After serving a sentence for spearheading a failed ethnic nationalist revolt in 2005, the rebel leader’s release from jail on Saturday sparked fears that he would later reemerge as a powerful political figure in Peru. The head of the so-called Ethnocacerist movement, which supports the ascent to power of underrepresented indigenous Peruvians, is 59-year-old Antauro Humala, the brother of former president Ollanta Humala.
The movement was influenced by the illustrious Inca Empire, a war hero from the nineteenth century, and a left-wing general who overthrew the government in 1968. In Andahuaylas, a city in the southern Andes, Antauro led an uprising in 2005. There, he and his supporters occupied a police station for several days. During the confrontation, four police officers died, and Antauro was put in jail.
Following his release, Antauro stated, “Now we are obviously outside and I can tell you that we all feel very proud of what we did in (our rebellion in) Andahuaylas,” Antauro, who is well known for that insurrection, also co-led a lesser uprising with Ollanta in 2000. Ollanta repeatedly refused to pardon his brother while he was president between 2011 and 2016. He dissociated himself from Antauro’s political stances and led as a centrist.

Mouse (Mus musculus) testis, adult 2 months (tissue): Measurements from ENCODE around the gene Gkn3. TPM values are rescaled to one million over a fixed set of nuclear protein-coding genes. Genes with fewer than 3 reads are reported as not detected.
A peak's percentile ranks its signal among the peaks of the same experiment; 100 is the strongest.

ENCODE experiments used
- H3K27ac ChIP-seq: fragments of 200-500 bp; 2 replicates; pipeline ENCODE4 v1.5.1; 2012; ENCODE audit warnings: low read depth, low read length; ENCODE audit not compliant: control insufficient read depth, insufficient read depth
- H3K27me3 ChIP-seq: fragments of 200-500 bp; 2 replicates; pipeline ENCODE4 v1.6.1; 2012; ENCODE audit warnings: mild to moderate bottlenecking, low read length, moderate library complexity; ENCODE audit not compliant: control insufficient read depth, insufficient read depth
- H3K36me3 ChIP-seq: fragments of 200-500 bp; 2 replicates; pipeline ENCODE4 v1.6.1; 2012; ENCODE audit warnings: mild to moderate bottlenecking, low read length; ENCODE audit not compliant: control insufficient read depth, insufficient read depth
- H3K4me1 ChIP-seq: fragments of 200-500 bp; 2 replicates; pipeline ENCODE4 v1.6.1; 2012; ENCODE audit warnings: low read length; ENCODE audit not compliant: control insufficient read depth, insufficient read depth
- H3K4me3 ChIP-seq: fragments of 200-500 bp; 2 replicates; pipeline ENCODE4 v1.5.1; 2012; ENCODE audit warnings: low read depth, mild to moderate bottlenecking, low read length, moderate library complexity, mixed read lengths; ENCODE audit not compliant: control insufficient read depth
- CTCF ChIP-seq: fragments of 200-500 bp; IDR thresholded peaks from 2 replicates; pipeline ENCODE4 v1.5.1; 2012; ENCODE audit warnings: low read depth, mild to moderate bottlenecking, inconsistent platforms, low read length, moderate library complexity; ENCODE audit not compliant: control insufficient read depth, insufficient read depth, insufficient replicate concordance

In Lima, Ollanta and Antauro were both raised in upper-middle-class homes by their father Ulises, who encouraged them to pursue careers in politics. Antauro made agreements with Peruvian parties to continue being politically relevant while incarcerated. Local media reported that he still has a small fan base and that some of them were waiting for his release outside the jail.
Although Peru’s prison administration INPE said the decision had been taken independently, current President Pedro Castillo expressed support for the idea of pardoning him during the campaign.